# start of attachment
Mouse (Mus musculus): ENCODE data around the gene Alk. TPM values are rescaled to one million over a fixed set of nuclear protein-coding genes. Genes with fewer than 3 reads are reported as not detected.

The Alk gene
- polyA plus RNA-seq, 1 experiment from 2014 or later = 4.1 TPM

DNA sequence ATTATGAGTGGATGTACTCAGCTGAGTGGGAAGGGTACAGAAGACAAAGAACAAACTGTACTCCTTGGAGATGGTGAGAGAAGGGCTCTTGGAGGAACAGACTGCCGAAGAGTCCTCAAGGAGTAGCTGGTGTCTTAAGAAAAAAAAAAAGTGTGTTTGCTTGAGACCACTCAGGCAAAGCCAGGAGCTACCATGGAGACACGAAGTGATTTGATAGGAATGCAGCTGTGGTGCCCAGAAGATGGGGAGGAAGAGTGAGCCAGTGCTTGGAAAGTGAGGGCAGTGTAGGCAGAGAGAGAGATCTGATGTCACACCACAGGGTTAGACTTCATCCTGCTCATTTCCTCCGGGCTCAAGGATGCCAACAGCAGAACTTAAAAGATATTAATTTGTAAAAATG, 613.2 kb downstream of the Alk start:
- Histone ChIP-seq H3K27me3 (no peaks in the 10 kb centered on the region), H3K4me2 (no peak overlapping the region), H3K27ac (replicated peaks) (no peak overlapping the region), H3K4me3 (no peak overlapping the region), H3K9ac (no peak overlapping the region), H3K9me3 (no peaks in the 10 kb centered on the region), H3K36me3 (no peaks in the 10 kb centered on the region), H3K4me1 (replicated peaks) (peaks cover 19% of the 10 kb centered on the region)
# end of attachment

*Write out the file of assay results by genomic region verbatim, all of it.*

Mouse (Mus musculus): ENCODE data around the gene Alk. TPM values are rescaled to one million over a fixed set of nuclear protein-coding genes. Genes with fewer than 3 reads are reported as not detected.

The Alk gene
- polyA plus RNA-seq, 1 experiment from 2014 or later = 4.1 TPM

DNA sequence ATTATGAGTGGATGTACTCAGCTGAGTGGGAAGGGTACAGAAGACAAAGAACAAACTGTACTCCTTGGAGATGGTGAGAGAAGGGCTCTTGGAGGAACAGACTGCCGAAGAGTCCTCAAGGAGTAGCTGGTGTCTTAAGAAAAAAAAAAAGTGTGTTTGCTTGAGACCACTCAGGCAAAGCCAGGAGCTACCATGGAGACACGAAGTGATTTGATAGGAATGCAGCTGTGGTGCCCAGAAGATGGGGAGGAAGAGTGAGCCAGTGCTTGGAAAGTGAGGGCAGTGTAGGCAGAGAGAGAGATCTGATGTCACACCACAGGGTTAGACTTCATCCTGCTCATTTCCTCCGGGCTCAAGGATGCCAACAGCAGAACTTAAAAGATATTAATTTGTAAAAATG, 613.2 kb downstream of the Alk start:
- Histone ChIP-seq H3K27me3 (no peaks in the 10 kb centered on the region), H3K4me2 (no peak overlapping the region), H3K27ac (replicated peaks) (no peak overlapping the region), H3K4me3 (no peak overlapping the region), H3K9ac (no peak overlapping the region), H3K9me3 (no peaks in the 10 kb centered on the region), H3K36me3 (no peaks in the 10 kb centered on the region), H3K4me1 (replicated peaks) (peaks cover 19% of the 10 kb centered on the region)